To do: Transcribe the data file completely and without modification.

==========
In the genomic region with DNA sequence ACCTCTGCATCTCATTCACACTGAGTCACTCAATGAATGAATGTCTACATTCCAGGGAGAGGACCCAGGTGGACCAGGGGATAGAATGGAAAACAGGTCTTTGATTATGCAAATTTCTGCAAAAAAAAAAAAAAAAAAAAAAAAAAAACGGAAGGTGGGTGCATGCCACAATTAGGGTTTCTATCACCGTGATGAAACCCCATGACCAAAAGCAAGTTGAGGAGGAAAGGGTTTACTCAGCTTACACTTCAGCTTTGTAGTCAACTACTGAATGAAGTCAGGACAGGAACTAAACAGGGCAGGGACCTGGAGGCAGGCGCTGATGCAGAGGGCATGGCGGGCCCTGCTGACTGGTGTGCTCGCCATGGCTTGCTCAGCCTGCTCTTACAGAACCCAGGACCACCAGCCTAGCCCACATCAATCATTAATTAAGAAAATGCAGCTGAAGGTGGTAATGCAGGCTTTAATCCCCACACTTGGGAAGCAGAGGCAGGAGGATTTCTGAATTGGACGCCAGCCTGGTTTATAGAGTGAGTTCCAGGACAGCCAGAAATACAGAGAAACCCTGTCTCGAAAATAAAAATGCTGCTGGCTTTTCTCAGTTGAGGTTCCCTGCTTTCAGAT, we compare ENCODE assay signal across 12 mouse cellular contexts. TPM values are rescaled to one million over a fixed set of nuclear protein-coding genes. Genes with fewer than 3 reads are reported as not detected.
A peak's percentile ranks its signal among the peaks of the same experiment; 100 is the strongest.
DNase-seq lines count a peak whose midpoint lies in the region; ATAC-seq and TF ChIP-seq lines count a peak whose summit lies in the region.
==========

In the genomic region with DNA sequence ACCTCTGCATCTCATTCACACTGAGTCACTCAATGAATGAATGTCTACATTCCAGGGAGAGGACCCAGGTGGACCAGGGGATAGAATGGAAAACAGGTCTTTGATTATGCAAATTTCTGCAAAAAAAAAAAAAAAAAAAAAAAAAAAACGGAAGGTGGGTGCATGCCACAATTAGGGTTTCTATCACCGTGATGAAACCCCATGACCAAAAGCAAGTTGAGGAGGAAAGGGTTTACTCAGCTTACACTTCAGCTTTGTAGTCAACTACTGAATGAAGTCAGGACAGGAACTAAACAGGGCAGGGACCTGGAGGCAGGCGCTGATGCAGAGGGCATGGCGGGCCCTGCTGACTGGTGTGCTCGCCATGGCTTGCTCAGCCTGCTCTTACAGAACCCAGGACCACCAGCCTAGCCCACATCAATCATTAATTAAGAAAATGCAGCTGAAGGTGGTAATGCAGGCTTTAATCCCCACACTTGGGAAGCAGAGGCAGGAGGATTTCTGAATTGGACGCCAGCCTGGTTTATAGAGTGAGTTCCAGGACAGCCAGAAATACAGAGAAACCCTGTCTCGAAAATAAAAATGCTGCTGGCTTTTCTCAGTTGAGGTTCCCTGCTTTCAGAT, we compare ENCODE assay signal across 12 mouse cellular contexts. TPM values are rescaled to one million over a fixed set of nuclear protein-coding genes. Genes with fewer than 3 reads are reported as not detected.
A peak's percentile ranks its signal among the peaks of the same experiment; 100 is the strongest.
DNase-seq lines count a peak whose midpoint lies in the region; ATAC-seq and TF ChIP-seq lines count a peak whose summit lies in the region.